Saturday, May 18, 2013

Alvin Ailey's Revelations


Alvin Ailey's Revelations, created in 1960, is the most seen modern dance work - over 23 million people have seen it live. Here is a guide to one of contemporary dance's classics.

Choreography: Alvin Ailey
Performed by18 dancers (9 male, 9 female)
Duration: 38 minutes
Original décor and costumes: Lawrence Maldonado
Revival décor and costumes: Ves Harper
Lighting: Nicola Cernovitch 
First performance: 31 January 1960 at Kaufman Concert Hall, YM-YWHM, New York
Original dancers (the first version of Revelations featured fewer dancers than today's): Alvin Ailey, Joan Derby, Merle Derby, Jay Fletcher, Gene Hobgood, Natheniel Horne, Herman Howell, Minnie Marshall, Nancy Redi and Corene Richardson.

 © Andrew Eccles


Alvin Ailey, circa 1955 - credit Carl Van Vechten

Ailey biography
Alvin Ailey is one of the most important African American choreographers ever, and one of the major figures of contemporary dance of the 20th century. He was born in Rogers, in then-segregated Texas ('I grew up in a country that was intensely racist' he said), in 1931. His childhood experiences there majorly shaped his politics (he felt huge pride in being black) and his art  (and his piece Revelations in particular, see below). His father abandoned him and his mother when Ailey was only six months old.

He lived in Texas until the age of 12, before moving to Los Angeles with his mother, where he attended performances by Les Ballets Russes de Monte Carlo and Katherine Dunham Dance Company, which featured black dancers. In high school, as fate would have it, he befriended Carmen de Lavallade, who went on to become one of the major African American dancers of the 50s and 60s. She introduced him to dance and took him to classes led by Lester Horton - another turning point in Ailey's development as an artist.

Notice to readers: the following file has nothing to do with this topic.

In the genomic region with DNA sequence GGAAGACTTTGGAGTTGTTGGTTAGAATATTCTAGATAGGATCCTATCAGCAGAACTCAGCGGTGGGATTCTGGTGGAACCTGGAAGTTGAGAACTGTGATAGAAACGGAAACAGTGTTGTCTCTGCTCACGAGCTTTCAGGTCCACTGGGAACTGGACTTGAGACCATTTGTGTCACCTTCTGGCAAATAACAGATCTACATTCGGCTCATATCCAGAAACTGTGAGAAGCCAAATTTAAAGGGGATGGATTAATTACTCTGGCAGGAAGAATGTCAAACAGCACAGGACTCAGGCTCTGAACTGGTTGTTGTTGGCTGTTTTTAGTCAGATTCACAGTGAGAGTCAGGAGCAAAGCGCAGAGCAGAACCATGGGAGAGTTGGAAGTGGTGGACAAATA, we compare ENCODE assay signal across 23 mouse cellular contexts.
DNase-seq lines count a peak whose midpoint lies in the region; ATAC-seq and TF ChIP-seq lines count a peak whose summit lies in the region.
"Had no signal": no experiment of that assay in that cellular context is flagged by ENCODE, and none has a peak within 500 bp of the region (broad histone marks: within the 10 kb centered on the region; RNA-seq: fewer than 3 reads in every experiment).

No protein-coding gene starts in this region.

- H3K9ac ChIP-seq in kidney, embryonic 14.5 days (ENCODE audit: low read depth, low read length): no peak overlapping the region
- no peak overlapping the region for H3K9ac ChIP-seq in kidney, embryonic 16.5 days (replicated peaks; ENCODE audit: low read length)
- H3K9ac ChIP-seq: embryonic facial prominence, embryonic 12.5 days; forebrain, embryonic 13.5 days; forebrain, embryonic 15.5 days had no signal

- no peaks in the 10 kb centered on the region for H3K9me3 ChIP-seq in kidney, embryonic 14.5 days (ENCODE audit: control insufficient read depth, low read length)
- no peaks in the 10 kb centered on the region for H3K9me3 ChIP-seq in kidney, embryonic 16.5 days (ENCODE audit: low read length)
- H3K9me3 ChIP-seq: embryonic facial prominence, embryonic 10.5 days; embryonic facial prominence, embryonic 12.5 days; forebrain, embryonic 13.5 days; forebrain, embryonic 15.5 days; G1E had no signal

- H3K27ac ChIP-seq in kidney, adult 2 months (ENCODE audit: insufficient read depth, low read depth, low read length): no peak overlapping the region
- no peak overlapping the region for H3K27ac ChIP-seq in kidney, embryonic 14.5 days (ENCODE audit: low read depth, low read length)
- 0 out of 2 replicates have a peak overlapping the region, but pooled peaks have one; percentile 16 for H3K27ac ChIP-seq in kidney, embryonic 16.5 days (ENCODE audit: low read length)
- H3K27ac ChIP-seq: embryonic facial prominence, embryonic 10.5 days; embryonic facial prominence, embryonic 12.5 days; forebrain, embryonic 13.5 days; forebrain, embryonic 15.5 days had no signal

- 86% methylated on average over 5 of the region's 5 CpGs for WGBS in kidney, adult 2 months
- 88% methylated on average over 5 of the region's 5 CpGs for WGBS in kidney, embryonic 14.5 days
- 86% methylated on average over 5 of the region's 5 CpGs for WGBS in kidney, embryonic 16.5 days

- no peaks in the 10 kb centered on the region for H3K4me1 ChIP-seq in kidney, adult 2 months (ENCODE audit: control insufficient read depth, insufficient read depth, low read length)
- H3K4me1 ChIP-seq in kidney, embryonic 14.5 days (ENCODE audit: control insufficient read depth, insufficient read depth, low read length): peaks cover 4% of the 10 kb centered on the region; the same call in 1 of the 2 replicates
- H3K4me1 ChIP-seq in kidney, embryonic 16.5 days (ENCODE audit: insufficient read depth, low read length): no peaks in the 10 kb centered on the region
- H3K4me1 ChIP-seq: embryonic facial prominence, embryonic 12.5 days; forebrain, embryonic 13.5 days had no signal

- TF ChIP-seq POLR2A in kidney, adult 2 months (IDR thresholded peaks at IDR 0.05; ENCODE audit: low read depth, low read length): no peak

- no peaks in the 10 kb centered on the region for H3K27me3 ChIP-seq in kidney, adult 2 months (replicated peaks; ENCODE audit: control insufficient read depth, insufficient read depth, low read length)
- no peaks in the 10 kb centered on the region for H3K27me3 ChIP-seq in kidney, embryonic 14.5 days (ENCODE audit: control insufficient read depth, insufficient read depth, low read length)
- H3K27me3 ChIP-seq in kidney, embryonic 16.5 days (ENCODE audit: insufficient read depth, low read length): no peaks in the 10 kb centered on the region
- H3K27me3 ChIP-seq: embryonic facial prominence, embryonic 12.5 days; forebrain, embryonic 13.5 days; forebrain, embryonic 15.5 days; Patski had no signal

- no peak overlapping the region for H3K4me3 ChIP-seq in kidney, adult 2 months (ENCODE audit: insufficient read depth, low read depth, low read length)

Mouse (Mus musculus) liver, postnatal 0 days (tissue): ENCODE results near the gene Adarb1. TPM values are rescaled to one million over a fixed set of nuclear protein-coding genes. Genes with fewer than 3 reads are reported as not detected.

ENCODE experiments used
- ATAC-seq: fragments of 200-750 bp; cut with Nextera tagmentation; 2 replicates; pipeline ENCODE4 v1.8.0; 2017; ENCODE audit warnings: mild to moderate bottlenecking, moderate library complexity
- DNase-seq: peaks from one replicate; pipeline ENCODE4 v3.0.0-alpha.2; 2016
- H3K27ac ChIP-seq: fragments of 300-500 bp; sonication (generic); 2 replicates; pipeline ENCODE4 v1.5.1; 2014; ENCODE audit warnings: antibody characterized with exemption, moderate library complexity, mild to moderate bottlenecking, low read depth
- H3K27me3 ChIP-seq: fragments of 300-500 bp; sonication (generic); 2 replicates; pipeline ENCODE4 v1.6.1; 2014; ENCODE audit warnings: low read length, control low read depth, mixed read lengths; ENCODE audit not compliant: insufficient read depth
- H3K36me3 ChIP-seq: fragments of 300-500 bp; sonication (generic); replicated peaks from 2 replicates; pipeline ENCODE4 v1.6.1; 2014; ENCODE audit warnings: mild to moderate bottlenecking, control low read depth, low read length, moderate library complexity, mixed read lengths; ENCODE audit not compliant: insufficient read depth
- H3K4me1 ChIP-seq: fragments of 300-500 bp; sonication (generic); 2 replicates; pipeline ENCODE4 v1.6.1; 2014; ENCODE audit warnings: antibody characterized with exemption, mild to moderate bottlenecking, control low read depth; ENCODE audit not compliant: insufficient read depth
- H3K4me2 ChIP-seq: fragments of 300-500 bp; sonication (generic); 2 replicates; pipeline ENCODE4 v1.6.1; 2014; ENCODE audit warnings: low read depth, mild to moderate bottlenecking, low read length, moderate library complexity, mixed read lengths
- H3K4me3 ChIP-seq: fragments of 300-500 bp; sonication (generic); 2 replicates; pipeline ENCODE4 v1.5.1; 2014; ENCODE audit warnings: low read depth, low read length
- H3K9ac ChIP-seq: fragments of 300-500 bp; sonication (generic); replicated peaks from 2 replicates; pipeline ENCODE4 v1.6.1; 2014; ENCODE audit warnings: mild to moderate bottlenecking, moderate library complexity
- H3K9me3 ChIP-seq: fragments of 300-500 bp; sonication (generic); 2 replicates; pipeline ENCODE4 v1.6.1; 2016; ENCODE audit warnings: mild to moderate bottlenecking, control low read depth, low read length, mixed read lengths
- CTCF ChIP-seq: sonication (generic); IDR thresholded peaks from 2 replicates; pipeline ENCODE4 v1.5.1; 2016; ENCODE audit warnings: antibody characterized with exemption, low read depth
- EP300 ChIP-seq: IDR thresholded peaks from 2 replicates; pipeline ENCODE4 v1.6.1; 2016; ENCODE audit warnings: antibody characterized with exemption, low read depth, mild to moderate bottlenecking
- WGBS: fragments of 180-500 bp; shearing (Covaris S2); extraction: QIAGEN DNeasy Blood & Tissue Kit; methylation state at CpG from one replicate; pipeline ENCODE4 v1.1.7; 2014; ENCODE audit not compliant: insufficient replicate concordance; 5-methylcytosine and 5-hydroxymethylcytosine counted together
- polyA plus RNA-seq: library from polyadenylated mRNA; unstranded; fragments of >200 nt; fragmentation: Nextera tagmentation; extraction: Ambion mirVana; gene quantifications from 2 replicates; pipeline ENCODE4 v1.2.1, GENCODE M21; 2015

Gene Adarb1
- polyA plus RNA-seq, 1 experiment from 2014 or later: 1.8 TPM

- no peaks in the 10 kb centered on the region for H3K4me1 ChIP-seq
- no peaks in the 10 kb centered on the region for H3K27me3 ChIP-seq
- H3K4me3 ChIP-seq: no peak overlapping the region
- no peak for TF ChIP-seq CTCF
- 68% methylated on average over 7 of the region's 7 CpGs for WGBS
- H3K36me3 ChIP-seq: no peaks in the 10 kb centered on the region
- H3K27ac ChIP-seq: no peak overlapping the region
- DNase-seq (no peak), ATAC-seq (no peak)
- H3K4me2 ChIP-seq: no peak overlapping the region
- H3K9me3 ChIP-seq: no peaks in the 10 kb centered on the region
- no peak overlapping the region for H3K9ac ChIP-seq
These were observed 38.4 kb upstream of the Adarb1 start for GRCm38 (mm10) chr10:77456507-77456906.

Firstly, Horton's dance technique would become a foundation of the Ailey dance style (see below), and secondly, Horton had set up the first racially-integrated dance company in the US. Horton became Ailey's mentor until his death in 1953, when Ailey took over the directorship of the company Lester Horton Dance Theater for a few months.

In 1954, he moved to New York to perform in House of Flowers, the Broadway musical about two competing bordellos in the West Indies. Based on Truman Capote's short story, it had lyrics by Capote himself, a score mixing blues, calypso and dance rhythms and starred famous actress Pearl Bailey. After it received negative reviews and ended its five-month run in May 1955, Ailey performed in other shows, as actor and dancer, including Jamaica, the Broadway debut of famous African American MGM actress Lena Horne. Rubbing shoulders with Horne, who pushed for racial integration in the technical team and orchestra, and encouraged dancers to create their own choreography, also proved influential.

It was during the run of Jamaica, in 1958, that Ailey set up his own dance company and presented its first performances. Ailey performed in the first pieces and danced until 1965, when he focused on choreography. The company would go on to become one of the best known dance companies around the globe.

Poster of first Alvin Ailey company performance, 1958


The Revelations story
The original version of Revelations, created in 1960, featured a smaller cast of seven and more sections. Ailey then refined it from 65 minutes to the version we know today, which lasts 38 minutes. Amongst the changes, songs were cut, the solo I  Wanna Be Ready was added and Rocka My Soul became the finale.